What to Do When Your Cricket Talent Is Not Getting You Selected | Cricket coaching, fitness and tips

What to Do When Your Cricket Talent Is Not Getting You Selected

One of the more common frustrations we hear at PitchVision is the talented player who is not given a chance to prove his ability.

Perhaps you feel you are the victim of this bias.

The men who make the decisions somehow have it in for you or - more often - favour someone else above you for reason that are not about cricket. You can't prove that corruption is happening, but you hear things said and see lesser players chosen above you and become convinced. The coach might tell you it's because the better man was chosen, but you know politics, money or even race lie at the heart of a choice.

It's enough to dishearten the honest, hard-working and talented player.

Don't give up yet, friend. There is hope.

You are not alone. There are inspiring stories of players in your exact position that have gone on to overcome bias and become a cricketer. We can learn from the example.


Is there really a problem?

We all know bias exists, even in people with a pure heart. Yet, often it's a misunderstanding rather than a conspiracy to keep you out of the Indian team. Your first job is to find out as much as you can by asking "why".

Identify who is in charge of picking the team you want to play for, then ask them - in a polite and assertive manner - what you need to do to be considered for selection. The answer will often give you everything you need.

Of course, I don't mean calling Duncan Fletcher if you are playing gully cricket with a tennis ball. You are much better off finding the local academy or club and asking the question. Respected coaches like Monty Desai are open to speaking to players and offering advice. Places are always limited but there is also always room for the best players, regardless of non-cricket factors.

The same applies if you are in a club already. Talk to the guys in charge at the next level. Most will be impressed with your perseverance and will explain things to you.

From there you may realise there is no problem. You can go about your business knowing that you will be chosen on merit alone.

However, there will be frustration. You will find people who can't or won't speak to you. Even if you do get a word with the right person, they will simply tell you the words you want to hear then carry on ignoring you. You may even be told outright that you will never be selected (it's rare but it happens). It's here you know you have a problem.

Tell your story

If you are faced with such frustrations you really only have one choice; tell a story that can't be ignored.

That story comes in runs and wickets.

No matter how biased a selector, he cannot ignore a player who has the numbers.

If you score three hundreds in a row you can be sure you are better than at least one batsman ahead of you. If you take 19 wickets in four one day games, the guy in the team better be darn good. It might take you longer to get recognised for your talents, but no one can be ignored forever if they are smashing it everywhere and knocking stumps over regularly.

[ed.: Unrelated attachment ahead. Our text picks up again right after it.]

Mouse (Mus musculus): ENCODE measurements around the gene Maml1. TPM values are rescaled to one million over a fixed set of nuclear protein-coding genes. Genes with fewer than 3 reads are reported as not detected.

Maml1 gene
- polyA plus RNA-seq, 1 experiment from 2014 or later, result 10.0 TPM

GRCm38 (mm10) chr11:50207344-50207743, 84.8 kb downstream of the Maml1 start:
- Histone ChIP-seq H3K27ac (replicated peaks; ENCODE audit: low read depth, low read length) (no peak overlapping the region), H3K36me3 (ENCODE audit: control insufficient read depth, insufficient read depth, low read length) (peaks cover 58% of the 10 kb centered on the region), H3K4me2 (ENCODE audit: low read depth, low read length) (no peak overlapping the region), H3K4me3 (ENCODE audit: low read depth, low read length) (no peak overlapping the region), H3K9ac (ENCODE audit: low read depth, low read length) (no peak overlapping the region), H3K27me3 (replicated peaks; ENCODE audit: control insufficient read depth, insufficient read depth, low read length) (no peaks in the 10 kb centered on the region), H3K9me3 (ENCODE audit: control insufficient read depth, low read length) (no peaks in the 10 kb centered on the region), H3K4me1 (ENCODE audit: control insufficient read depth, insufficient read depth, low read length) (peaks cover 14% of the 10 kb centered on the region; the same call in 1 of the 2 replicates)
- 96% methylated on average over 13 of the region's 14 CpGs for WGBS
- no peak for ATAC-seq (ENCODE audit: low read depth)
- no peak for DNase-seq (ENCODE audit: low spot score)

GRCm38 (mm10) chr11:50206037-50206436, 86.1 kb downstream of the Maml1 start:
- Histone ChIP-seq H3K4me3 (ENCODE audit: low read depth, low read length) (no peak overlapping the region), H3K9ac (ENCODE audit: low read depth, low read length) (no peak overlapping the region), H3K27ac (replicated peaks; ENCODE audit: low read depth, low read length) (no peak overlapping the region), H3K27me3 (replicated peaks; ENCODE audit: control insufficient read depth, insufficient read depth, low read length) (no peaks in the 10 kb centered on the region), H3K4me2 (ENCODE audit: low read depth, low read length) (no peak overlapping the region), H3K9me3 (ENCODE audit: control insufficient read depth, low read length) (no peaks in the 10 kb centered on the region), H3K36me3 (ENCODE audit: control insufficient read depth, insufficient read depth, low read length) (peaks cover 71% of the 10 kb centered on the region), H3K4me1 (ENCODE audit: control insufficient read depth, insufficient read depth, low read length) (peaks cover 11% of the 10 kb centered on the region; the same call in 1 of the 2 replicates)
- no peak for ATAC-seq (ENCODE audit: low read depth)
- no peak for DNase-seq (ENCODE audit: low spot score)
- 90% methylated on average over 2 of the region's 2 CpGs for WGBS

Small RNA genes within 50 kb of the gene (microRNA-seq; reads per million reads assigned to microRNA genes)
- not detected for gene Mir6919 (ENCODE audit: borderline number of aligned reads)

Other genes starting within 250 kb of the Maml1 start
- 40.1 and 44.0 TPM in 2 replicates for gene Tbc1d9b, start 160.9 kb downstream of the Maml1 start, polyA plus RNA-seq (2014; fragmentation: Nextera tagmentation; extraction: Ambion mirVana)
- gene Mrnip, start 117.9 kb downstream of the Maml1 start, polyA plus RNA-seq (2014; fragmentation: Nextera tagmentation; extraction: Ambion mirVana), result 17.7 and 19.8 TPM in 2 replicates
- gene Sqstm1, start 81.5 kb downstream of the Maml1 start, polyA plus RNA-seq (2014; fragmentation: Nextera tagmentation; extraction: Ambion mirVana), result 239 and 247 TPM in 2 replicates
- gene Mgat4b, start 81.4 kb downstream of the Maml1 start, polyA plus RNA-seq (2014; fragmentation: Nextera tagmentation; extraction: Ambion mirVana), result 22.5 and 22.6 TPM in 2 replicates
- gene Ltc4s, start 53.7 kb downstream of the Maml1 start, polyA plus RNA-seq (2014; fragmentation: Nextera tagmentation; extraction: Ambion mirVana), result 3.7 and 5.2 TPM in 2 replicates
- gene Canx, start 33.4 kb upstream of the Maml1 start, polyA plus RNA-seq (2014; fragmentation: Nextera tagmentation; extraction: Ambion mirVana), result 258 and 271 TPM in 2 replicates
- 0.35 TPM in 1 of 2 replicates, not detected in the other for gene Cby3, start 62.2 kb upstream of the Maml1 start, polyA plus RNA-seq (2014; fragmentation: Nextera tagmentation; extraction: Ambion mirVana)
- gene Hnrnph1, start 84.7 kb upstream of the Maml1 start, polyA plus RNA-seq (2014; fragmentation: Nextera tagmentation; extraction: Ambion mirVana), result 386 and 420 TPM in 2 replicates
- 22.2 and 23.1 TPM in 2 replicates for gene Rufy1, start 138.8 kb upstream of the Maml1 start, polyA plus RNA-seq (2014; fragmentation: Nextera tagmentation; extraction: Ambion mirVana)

The same applies for trials. You may only get six balls in the entire trial. That's not a fair assessment period, but it's all you are getting. So, you have to take the once chance you get; bat like Tendulkar and bowl like Steyn or Warne. If you stand out, you have a much better chance of being chosen. They always choose someone.

Of course, I'm not a fool, I know that often trials are exercises in making it look like local talent is being examined but the decision has already been made. All you can do is keep trying and keep asking for a chance to the right people.

Nevertheless, if you make the right impression you will be remembered.

Every selector wants the team to win, even if they are picking their son and the son of an influential politician over better players. If you are clearly the best player, they will find room for you in the end.

Growth, grit and more than one chance

To keep at this task is difficult. It takes players who can conjure up several chances. Players who keep going to trials, keep grinding out runs and wicket and keep showing their talent to everyone.

That takes two skills that go beyond technique and fitness;

  • A growth mindset
  • Grit

These are skills that most successful cricketers have, but are rarely discussed because they are mental skills. You can't see them, but they are powerful weapons in dealing with tough selection issues.

If you have a "growth mindset" you believe you can get better. You believe that with work you will improve and you believe that chances will keep coming as long as you keep getting better. Click here to find out more about the skill.

With "grit" you have the ability to keep fighting despite setbacks. You miss your chance at a trial or you get a golden duck in your first game of the season. Yet, you are able to keep going. You never give up and you never stop looking for chances to prove your ability. You are fitter and a better fielder with grit behind you. Grit is even the bedrock of good technique. Click here to find out about grit.

Combine growth with grit and add in talent. You are in the perfect position to defeat bias, score runs, take wickets and find many chances. Your future is in your hands, it's up to you to take control.

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